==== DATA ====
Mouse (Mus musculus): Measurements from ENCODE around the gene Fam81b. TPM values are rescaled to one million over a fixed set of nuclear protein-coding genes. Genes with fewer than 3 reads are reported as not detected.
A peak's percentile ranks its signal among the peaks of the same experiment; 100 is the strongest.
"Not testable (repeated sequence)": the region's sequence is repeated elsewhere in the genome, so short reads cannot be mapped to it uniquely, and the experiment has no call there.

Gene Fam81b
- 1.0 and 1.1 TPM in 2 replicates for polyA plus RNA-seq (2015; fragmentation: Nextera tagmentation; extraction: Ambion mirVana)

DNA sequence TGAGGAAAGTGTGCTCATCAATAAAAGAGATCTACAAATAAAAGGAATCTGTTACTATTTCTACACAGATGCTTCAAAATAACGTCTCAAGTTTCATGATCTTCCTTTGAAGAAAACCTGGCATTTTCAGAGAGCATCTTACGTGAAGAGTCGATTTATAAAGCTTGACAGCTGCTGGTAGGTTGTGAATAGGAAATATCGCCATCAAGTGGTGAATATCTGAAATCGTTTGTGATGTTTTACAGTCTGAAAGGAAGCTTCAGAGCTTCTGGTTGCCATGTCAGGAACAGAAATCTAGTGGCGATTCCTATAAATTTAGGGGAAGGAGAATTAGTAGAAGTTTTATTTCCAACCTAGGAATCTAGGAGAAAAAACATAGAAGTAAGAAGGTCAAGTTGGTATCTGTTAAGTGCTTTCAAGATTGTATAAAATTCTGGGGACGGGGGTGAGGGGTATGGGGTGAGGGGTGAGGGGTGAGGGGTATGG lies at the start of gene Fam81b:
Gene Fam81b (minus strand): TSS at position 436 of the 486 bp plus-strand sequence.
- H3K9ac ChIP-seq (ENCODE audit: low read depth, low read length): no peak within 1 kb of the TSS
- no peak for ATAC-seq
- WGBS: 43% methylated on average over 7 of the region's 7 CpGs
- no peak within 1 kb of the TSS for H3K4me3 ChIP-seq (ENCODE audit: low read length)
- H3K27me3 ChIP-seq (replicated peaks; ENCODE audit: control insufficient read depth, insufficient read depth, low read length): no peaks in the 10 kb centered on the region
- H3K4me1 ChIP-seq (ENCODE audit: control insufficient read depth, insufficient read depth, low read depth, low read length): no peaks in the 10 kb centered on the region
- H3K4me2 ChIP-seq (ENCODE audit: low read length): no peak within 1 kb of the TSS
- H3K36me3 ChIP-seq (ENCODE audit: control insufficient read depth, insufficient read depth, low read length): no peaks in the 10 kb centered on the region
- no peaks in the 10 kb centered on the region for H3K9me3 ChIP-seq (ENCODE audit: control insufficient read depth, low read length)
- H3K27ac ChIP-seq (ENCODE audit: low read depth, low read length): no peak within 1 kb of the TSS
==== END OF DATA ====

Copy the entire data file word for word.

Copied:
Mouse (Mus musculus): Measurements from ENCODE around the gene Fam81b. TPM values are rescaled to one million over a fixed set of nuclear protein-coding genes. Genes with fewer than 3 reads are reported as not detected.
A peak's percentile ranks its signal among the peaks of the same experiment; 100 is the strongest.
"Not testable (repeated sequence)": the region's sequence is repeated elsewhere in the genome, so short reads cannot be mapped to it uniquely, and the experiment has no call there.

Gene Fam81b
- 1.0 and 1.1 TPM in 2 replicates for polyA plus RNA-seq (2015; fragmentation: Nextera tagmentation; extraction: Ambion mirVana)

DNA sequence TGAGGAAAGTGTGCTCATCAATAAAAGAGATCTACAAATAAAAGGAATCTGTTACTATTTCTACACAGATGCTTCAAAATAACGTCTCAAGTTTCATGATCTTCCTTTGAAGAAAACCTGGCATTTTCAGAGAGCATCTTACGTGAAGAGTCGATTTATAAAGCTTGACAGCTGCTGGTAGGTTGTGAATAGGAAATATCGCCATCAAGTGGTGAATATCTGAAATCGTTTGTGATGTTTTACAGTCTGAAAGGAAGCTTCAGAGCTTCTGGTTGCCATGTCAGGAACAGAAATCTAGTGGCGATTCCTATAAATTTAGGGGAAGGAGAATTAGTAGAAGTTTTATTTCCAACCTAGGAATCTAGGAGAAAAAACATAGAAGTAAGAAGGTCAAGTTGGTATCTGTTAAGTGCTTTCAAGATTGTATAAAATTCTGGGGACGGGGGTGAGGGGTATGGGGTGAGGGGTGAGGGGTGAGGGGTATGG lies at the start of gene Fam81b:
Gene Fam81b (minus strand): TSS at position 436 of the 486 bp plus-strand sequence.
- H3K9ac ChIP-seq (ENCODE audit: low read depth, low read length): no peak within 1 kb of the TSS
- no peak for ATAC-seq
- WGBS: 43% methylated on average over 7 of the region's 7 CpGs
- no peak within 1 kb of the TSS for H3K4me3 ChIP-seq (ENCODE audit: low read length)
- H3K27me3 ChIP-seq (replicated peaks; ENCODE audit: control insufficient read depth, insufficient read depth, low read length): no peaks in the 10 kb centered on the region
- H3K4me1 ChIP-seq (ENCODE audit: control insufficient read depth, insufficient read depth, low read depth, low read length): no peaks in the 10 kb centered on the region
- H3K4me2 ChIP-seq (ENCODE audit: low read length): no peak within 1 kb of the TSS
- H3K36me3 ChIP-seq (ENCODE audit: control insufficient read depth, insufficient read depth, low read length): no peaks in the 10 kb centered on the region
- no peaks in the 10 kb centered on the region for H3K9me3 ChIP-seq (ENCODE audit: control insufficient read depth, low read length)
- H3K27ac ChIP-seq (ENCODE audit: low read depth, low read length): no peak within 1 kb of the TSS